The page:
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Leviticus 14:8-9 is just one of the many verses that you’ll find in the long list of verses on apologist web sites that are supposed to prove the bible has prophetic knowledge about science. In this case, it’s that the bible preaches prevention and/or curing disease long before science knew about it. Like all the other items found in these lists, it’s highly embellished and taken completely out of context.

As Quazar points out, God doesn’t tell the leper to wash their body until after they’re already healed of the disease, long after it would do any good. That is, if it would do any good, which it wouldn’t. While you can wash away bacteria on your skin, no amount of scrubbing will cure leprosy. Next, God tells them that they should wait eight days before washing, which is the exact opposite of what you’d want to do to prevent any diseases that actually could be cured by washing. Third, God demands that the person shave off all the hair on their heads, including their beard and eyebrows, which will accomplish absolutely nothing. In fact, this demonstrates how clueless the bible really is. Remember, the bible warns against hair turning white, and then tells you to cut it off. This implies that the hair somehow became diseased, and by removing it, it helps make you clean. Incidentally, the bible doesn’t say anything about shaving off body hair. So, if your leprosy turns your arm hair white, I guess you’re just supposed to leave it! It would make more sense for God to command the shaving of any hair turned white by leprosy. Well, it wouldn’t make sense to our modern understanding of leprosy, but at least it would be consistent with their ignorance.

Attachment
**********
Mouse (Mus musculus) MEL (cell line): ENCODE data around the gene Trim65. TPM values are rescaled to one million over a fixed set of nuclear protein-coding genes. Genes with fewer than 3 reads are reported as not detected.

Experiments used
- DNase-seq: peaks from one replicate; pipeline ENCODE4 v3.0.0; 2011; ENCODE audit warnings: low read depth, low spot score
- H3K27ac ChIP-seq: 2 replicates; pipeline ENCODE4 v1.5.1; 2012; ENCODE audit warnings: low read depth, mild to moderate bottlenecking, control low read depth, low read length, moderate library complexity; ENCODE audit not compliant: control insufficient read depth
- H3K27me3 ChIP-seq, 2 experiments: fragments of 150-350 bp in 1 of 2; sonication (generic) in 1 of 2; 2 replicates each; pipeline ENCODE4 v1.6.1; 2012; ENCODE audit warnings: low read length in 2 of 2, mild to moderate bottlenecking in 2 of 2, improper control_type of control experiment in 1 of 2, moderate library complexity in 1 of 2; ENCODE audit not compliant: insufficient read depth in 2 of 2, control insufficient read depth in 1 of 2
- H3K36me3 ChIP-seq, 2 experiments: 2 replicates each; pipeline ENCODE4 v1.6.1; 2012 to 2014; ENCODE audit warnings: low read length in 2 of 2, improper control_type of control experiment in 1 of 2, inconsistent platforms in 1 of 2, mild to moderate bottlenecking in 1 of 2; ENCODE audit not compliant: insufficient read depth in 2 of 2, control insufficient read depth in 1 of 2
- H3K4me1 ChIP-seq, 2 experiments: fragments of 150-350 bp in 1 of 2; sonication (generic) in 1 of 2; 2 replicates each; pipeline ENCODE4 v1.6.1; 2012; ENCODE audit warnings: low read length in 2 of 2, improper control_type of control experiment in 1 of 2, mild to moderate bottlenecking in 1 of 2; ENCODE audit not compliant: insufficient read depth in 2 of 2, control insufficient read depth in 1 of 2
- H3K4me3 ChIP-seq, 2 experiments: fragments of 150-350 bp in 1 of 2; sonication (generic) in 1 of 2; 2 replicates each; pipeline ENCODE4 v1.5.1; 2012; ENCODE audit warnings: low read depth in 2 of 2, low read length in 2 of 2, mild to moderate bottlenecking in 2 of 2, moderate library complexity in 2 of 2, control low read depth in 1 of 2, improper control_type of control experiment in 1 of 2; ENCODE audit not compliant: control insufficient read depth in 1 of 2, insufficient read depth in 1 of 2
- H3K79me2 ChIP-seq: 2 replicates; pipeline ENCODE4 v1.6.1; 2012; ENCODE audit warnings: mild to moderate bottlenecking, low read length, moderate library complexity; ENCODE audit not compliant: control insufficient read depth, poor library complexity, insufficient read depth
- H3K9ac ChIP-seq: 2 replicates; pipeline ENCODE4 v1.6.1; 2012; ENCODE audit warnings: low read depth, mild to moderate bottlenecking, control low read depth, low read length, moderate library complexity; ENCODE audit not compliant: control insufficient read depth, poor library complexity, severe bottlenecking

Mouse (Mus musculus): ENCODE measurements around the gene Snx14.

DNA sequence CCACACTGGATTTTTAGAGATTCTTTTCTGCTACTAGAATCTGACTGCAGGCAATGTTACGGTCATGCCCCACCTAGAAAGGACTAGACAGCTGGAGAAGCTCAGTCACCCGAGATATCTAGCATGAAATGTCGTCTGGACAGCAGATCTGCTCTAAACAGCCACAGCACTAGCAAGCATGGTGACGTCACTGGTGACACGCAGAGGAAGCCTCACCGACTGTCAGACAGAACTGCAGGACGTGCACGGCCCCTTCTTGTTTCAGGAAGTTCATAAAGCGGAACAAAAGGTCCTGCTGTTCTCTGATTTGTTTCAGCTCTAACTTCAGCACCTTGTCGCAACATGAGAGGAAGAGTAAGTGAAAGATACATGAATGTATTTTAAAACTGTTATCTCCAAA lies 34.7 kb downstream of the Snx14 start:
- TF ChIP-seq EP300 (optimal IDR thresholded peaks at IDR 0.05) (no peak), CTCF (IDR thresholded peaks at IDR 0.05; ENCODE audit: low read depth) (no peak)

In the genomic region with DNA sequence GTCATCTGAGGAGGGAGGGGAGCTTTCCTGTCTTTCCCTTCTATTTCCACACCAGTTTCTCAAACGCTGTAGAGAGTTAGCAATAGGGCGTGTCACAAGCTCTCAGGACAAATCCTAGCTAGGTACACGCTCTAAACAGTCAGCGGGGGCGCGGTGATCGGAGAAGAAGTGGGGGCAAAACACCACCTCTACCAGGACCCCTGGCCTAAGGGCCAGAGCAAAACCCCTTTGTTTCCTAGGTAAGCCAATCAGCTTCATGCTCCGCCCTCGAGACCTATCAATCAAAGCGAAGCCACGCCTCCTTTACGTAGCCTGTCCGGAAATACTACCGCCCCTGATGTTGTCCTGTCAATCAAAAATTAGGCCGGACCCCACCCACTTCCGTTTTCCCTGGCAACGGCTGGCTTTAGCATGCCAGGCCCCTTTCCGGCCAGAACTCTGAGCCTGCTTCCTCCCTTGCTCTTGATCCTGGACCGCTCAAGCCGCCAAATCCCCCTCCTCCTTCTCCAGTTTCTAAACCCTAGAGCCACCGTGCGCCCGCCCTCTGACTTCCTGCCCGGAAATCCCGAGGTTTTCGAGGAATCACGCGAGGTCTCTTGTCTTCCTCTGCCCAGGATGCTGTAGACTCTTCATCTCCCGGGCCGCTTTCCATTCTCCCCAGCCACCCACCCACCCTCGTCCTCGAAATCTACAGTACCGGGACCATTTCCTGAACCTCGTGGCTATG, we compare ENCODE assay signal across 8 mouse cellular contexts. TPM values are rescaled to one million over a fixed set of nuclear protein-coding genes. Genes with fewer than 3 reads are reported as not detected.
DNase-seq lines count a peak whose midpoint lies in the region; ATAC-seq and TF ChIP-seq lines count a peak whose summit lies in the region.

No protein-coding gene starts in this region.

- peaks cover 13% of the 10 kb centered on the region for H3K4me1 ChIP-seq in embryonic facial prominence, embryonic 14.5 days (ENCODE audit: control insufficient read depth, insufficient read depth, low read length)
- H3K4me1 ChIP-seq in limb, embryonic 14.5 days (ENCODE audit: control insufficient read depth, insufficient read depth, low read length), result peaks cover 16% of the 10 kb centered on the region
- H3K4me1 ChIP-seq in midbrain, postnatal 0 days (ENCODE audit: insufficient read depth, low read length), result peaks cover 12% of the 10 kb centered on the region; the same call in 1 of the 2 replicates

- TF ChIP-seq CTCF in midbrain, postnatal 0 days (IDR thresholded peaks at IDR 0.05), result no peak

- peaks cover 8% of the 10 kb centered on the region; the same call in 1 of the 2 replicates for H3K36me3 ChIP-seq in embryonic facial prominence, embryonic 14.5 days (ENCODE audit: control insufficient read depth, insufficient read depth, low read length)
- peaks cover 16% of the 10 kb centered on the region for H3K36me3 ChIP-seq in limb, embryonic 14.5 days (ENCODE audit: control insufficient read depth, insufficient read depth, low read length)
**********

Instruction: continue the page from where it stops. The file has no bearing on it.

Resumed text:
The point is, had the authors of these lists actually looked at the context of the verses, they would understand how dishonest it is to present them as prophetic knowledge. This is quote mining, pure and simple.

One other nitpick, the bible words these two verses strangely. God says, the person to be cleaned is to wash his clothes, shave his hair, and wash his body, and then he is clean and may enter the camp after he remains outside for seven days. In the next verse, God awkwardly says, but on the seventh day, shave all his hair, wash his clothes, and wash his body. Bizarre repetition is typical for the bible, but he could have at least kept the same order of events in both lists.



Baughbe writes:


Maybe needs to shave twice so the barber can give the priest his kickback....

TheAlmightyGuru writes:


Let's all shave our heads together! Nothing cultish about that!


Oh the irony!